IT Commandment: Thou shalt honor and empower thy (Unix) sysadmins

IT Commandment: Thou shalt honor and empower thy (Unix) sysadmins

Summary: The sysadmin has to be empowered to act, within limits but immediately, unilaterally, and effectively, on user requests

SHARE:
TOPICS: Data Centers
34
In data processing your machine operators are nobodies - essentially semi-skilled labour invisible to anyone outside the glass room. In science based computing (i.e. Unix), however, your sysadmins are the people who work with the user community to make and implement the day to day tactical decisions characterizing successful systems operations.

IT CommandmentsDo data processing right and what you get is the intensely hierarchical mainframe (or Windows) data center with no user control, inflexible budgets, locked down desktops, and long duration change management processes that turn a request to add or change a minor function into a formal project.

Get science based processing right and what you get is centralised processing with decentralised management: combining the user control promised by the PC with the security and cost minimisation of Unix.

In the real world you don't see much sysadmin empowerment outside small businesses because big companies tend to put data processing people in charge of computing, and they see sysadmins as machine operators.

At the root of all this is a fundamental confusion: data processing is not computing.

In fact, about the only thing data processing has in common with computing is the use of computers. Unfortunately, many of the top executives ultimately responsible for computing infrastructure decisions in big organizations simply don't know this, and so rely on advice from data processing people to put data processing people in charge - and that ultimately produces the Unix data centers we generally see: metaphorical Boeing 787s towing railway cars, with users conditioned to expect, and therefore accept, defensive arrogance, missed deliveries, and inflexible routing.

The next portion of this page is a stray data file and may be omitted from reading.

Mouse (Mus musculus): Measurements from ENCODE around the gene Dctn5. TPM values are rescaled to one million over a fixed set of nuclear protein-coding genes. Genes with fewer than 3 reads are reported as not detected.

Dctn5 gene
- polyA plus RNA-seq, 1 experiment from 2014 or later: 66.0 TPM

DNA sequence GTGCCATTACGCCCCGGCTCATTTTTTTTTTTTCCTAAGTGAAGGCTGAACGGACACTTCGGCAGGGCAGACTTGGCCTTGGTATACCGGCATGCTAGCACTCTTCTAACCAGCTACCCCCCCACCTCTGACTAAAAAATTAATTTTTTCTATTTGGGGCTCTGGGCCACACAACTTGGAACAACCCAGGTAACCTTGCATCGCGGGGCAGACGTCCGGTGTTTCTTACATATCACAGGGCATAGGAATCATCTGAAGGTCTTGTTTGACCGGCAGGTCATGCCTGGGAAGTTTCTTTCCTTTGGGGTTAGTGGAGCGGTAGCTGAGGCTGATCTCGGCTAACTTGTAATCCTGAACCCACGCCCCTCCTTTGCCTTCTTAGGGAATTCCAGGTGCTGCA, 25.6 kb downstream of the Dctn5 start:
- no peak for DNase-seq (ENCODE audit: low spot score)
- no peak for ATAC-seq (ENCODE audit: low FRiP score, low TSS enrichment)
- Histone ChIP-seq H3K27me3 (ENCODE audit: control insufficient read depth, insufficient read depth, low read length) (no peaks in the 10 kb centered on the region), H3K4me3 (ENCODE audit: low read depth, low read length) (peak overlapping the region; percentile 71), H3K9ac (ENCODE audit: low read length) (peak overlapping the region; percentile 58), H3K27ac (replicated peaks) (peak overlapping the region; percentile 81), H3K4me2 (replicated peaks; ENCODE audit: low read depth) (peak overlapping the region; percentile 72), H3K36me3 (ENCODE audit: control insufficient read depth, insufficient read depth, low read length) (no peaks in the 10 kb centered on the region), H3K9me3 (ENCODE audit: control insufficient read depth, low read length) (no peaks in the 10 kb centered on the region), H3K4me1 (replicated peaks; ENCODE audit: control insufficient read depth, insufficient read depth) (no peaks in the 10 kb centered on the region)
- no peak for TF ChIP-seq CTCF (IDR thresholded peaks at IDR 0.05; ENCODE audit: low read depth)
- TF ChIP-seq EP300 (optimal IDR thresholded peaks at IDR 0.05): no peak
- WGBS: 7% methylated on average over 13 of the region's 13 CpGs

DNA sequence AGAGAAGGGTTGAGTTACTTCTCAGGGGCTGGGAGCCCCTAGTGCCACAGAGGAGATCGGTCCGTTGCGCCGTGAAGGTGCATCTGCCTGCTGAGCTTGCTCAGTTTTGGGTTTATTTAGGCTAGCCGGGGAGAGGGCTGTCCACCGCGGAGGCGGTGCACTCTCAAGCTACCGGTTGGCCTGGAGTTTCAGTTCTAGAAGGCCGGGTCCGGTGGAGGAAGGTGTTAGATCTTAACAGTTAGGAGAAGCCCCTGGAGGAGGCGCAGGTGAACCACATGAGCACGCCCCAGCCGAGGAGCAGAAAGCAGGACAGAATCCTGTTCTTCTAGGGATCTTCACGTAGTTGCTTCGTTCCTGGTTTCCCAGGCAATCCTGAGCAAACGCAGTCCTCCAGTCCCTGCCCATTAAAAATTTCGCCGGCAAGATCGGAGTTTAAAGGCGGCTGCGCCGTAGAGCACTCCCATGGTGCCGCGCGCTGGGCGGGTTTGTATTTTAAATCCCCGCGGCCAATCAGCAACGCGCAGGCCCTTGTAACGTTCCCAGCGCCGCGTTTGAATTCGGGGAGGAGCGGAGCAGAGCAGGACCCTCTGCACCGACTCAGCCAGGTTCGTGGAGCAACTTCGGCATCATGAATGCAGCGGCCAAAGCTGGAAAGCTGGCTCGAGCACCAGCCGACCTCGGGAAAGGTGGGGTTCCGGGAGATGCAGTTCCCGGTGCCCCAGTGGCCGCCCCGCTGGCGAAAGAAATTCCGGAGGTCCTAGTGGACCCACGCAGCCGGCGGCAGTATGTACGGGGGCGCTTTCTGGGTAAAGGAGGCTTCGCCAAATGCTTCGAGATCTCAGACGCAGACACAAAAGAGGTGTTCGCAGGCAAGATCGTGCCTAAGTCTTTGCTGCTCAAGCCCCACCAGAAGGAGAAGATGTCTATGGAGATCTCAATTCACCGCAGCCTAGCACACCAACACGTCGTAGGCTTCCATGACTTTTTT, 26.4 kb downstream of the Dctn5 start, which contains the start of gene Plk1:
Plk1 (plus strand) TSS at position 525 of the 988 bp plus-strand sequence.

Data processing started with mechanical tabulators in the nineteenth century, developed into a professional discipline during the 1920s, and became a cornerstone of business operations during the late nineteen twenties and early thirties. That was the period, too, in which fundamental organisational structures (like stringent role separation), fundamental controls (like the service level agreement), and fundamental functional assumptions (like the emphasis on reporting, the focus on processing efficiency, the reliance on expectations management, and tendency to justify costs on layoffs) all became more or less cast in stone.

When computers entered this picture in the late 1940s they weren't used to replace tabulators, they were used to control tabulators - and cost justified on layoffs among the people who had previously controlled batch processes. Thus the first assemblers were physically just that: controls enabling the automated assembly of jobs from card decks and the transfer of information from the output of one batch run to the inputs of the next one.

Out of that comes the modern data processing center: with JCL replicating much of that original control structure, COBOL directly implementing many mechanical card operations, rigid role separation now enforced in the software, and thousands of supposed applications replicating the original card deck processing and assembly routines but cumulatively forming only a small number of real applications.